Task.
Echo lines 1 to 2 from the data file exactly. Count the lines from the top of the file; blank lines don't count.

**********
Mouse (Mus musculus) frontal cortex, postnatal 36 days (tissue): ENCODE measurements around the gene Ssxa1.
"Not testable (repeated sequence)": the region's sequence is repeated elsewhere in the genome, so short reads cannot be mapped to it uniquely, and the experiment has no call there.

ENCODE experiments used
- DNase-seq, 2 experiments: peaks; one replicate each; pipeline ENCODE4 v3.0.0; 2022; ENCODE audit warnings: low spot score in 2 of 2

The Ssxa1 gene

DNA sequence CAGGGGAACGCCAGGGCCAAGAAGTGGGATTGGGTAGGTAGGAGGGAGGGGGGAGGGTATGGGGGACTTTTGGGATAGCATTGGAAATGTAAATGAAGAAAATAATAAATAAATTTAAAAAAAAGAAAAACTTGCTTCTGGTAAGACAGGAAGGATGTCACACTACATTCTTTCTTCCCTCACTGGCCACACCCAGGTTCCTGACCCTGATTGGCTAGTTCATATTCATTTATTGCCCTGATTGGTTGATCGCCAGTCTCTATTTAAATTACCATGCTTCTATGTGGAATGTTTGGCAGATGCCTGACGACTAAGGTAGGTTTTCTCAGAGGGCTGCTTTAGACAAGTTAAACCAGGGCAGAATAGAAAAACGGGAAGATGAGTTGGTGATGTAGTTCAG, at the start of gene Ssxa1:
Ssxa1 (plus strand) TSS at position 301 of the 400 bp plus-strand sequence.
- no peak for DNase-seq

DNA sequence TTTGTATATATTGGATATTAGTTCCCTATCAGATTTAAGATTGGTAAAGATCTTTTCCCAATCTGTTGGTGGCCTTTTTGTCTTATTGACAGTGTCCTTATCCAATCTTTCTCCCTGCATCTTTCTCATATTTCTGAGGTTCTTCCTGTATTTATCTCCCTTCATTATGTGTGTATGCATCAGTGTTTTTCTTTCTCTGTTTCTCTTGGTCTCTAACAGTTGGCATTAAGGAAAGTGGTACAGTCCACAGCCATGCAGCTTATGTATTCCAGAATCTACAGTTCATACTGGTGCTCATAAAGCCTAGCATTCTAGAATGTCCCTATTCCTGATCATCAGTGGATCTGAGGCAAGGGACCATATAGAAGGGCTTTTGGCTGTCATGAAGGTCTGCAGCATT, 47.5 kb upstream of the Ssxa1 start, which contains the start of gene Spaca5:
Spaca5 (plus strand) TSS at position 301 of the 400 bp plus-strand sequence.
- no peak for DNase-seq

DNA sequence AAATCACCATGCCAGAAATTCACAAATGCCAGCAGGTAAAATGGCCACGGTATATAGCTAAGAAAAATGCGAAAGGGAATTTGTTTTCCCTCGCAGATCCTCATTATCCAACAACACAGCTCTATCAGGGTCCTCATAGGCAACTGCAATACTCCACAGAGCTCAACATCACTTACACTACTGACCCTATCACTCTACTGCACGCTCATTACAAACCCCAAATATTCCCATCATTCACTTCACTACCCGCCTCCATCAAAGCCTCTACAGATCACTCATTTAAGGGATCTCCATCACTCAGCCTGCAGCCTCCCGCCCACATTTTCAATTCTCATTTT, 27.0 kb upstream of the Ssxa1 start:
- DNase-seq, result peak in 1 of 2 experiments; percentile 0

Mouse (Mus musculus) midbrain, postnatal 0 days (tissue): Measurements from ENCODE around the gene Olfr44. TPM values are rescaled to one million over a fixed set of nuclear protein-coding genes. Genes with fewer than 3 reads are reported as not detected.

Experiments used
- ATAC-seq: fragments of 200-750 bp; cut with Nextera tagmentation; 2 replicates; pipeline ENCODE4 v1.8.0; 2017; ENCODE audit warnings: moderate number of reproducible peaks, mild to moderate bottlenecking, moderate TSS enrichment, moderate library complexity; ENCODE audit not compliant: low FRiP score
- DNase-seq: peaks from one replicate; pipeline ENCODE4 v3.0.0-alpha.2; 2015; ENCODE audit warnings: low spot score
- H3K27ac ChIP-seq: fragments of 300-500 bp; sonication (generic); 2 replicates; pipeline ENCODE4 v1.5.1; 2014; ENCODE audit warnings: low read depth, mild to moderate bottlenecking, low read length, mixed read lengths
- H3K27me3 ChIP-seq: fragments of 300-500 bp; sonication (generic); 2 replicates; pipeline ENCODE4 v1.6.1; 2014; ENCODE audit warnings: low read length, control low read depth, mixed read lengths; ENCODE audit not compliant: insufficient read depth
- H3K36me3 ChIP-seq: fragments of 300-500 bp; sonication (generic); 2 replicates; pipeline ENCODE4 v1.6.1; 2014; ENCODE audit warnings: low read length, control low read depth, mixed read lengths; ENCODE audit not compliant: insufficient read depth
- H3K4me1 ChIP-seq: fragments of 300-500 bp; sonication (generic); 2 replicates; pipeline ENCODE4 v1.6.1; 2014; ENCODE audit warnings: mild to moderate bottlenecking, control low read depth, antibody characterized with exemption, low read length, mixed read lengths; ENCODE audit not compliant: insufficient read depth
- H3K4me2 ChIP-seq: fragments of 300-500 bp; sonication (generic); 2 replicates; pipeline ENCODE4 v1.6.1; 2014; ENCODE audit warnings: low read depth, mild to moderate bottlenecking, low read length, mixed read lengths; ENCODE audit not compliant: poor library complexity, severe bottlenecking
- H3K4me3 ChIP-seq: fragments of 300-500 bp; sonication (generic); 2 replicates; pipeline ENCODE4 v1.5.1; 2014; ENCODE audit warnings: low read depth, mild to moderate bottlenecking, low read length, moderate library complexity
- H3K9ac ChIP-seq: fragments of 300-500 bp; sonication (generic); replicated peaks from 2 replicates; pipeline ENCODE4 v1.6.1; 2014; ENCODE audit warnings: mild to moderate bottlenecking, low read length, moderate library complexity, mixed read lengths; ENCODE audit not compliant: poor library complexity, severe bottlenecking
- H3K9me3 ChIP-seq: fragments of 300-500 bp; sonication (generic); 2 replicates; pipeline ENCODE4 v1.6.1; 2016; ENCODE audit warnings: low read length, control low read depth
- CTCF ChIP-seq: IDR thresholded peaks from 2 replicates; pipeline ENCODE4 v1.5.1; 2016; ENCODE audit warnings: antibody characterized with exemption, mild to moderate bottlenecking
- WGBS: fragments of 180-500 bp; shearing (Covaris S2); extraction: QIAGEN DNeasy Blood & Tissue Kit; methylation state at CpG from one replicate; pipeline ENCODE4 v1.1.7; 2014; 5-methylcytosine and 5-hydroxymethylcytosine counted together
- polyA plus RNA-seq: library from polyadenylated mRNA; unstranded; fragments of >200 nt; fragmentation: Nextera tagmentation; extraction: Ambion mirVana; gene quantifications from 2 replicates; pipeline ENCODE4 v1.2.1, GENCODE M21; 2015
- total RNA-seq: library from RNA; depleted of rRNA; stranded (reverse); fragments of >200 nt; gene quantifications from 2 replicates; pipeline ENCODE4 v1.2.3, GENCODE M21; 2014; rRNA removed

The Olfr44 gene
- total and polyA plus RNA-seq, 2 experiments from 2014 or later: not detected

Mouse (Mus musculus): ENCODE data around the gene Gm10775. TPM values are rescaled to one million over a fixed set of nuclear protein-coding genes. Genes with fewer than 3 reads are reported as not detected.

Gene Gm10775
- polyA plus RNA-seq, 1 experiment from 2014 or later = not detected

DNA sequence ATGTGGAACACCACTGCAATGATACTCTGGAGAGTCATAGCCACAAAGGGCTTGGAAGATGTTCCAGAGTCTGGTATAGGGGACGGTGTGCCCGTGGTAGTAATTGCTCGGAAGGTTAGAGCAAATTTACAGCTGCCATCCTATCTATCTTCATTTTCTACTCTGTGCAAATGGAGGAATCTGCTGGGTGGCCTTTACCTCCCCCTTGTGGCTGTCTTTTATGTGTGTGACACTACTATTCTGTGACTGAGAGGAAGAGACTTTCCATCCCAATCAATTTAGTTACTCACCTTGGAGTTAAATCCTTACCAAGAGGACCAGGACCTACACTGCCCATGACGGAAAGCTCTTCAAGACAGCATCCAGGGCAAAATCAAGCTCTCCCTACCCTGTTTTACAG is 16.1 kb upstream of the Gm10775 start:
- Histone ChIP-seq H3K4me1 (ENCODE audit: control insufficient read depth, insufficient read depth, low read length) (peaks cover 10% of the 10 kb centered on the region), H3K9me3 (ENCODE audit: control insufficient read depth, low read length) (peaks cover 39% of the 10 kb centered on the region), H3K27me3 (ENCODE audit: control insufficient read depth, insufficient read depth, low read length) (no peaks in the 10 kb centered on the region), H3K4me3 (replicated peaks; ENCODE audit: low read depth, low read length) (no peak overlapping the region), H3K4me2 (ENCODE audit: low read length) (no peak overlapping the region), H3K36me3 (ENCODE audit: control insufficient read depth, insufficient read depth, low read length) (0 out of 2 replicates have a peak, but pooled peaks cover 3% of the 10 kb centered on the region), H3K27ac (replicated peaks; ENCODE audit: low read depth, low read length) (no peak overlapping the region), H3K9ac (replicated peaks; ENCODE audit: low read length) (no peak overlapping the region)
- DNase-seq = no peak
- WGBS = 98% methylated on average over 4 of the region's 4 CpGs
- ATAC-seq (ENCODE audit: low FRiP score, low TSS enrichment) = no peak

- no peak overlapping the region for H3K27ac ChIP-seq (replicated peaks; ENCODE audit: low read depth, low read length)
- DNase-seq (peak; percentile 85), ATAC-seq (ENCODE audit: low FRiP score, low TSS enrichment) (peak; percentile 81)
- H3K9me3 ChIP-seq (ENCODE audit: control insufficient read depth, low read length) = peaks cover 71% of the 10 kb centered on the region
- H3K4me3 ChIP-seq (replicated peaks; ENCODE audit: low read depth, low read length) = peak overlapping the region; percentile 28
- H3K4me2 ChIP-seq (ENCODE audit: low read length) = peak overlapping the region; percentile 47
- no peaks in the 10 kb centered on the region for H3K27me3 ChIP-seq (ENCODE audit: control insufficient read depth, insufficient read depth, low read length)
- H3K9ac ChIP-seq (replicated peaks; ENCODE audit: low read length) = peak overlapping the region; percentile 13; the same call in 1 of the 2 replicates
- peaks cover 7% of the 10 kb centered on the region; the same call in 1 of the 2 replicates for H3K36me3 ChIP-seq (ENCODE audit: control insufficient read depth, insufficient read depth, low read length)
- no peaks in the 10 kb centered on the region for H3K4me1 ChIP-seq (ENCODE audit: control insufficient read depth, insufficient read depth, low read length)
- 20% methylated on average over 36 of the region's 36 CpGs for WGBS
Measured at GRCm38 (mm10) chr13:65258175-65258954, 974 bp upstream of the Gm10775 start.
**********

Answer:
Mouse (Mus musculus) frontal cortex, postnatal 36 days (tissue): ENCODE measurements around the gene Ssxa1.
"Not testable (repeated sequence)": the region's sequence is repeated elsewhere in the genome, so short reads cannot be mapped to it uniquely, and the experiment has no call there.